The Afghan women have launched an online campaign in response to the Taliban’s new dress rule for female students. A large number of Afghan women are posting images of their colorful traditional Afghan costumes on social media using hashtags like #DoNotTouchMyClothes and #AfghanistanCulture to amplify their voices.
In protest to the Taliban's dress code, I proudly share these photos in traditional Afghan attire. Vibrant, bright colors adorned with jewels #DoNotTouchMyClothes #AfghanistanCulture #AfghanWomen pic.twitter.com/z73hx9hrhQ— Wida Karim (@Wida_Karim) September 13, 2021
The women of Afghanistan have been under strict check ever since the Taliban came into power. They’ve had to run away from their homeland, quit their jobs, and seek shelter. Many of them have claimed that they did what they did because their lives were in danger. It is also worth mentioning here that the Afghan Taliban have mandated segregation between men and women in classrooms and ordained the female staff and students to wear hijabs as instructed by the Shariah law.
On Saturday, images of a group of female students appeared on the internet where they were seen wearing black veils and burqas in the lecture hall of a government-run university in Kabul, waving flags against the Afghan Taliban to express their disapproval of the new rule.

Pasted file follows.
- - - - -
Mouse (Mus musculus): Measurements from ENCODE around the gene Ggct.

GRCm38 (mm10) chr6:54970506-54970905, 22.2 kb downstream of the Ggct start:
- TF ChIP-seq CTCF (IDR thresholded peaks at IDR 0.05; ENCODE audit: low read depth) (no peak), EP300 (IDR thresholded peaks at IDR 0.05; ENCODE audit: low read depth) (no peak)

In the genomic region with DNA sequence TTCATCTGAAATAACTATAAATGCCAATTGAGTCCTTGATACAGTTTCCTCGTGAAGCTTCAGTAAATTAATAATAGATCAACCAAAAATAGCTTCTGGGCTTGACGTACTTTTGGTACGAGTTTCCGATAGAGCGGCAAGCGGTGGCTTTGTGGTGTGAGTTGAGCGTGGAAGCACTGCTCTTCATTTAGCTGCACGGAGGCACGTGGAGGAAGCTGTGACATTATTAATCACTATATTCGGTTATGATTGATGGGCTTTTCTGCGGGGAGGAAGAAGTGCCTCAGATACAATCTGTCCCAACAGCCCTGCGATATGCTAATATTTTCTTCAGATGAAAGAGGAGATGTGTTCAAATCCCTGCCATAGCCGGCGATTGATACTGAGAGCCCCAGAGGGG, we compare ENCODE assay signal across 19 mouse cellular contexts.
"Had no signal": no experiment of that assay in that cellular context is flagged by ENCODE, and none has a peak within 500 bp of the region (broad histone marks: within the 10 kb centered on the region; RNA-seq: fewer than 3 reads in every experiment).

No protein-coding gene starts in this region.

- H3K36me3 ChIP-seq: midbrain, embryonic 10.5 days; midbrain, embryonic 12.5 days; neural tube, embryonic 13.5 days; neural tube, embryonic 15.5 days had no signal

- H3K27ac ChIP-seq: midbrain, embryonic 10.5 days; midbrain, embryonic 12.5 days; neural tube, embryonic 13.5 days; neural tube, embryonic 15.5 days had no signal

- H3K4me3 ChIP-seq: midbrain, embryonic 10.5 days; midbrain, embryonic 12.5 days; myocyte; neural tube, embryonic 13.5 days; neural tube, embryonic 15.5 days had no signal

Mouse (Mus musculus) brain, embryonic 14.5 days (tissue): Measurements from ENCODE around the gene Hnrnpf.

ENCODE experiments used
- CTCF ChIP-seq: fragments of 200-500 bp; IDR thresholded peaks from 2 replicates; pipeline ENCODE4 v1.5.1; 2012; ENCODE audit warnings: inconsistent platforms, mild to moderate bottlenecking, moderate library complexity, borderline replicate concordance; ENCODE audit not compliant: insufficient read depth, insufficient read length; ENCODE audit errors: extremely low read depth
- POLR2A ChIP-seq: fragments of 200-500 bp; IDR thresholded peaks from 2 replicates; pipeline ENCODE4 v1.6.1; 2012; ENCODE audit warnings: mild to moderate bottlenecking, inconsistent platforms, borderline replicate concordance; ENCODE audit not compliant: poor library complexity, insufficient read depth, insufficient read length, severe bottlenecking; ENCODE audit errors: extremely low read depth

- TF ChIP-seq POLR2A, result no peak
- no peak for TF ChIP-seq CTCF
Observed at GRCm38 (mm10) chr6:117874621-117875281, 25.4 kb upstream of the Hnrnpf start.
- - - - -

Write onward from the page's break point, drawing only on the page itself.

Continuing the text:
On the other hand, the rest of the supportive Afghan women took to social media to raise their voices against the mandate. They have been using specific hashtags to get more visibility on Twitter. #DoNotTouchMyClothes and #AfghanistanCulture are two of the largely used hashtags in the ongoing online campaign.
Dr. Bahar Jalali, a historian and the founder of the first gender studies program in Afghanistan was the first one to launch the online campaign. Many others then joined her to support the cause.
Following her post, she encouraged other women to come forward to show the world the real face of Afghanistan. Many of them complied with her and shared their photos dressed in traditional Afghan dresses to highlight their homeland’s real culture.
One of the users posted a picture of a group of Afghan women to hit back at Taliban saying “this is the culture the Talibans are trying to hide,” and that they wll use their voice to fight back.
BBC’s journalist for Afghanistan, Sodaba also took to Twitter to join Dr. Jalali in her online campaign.
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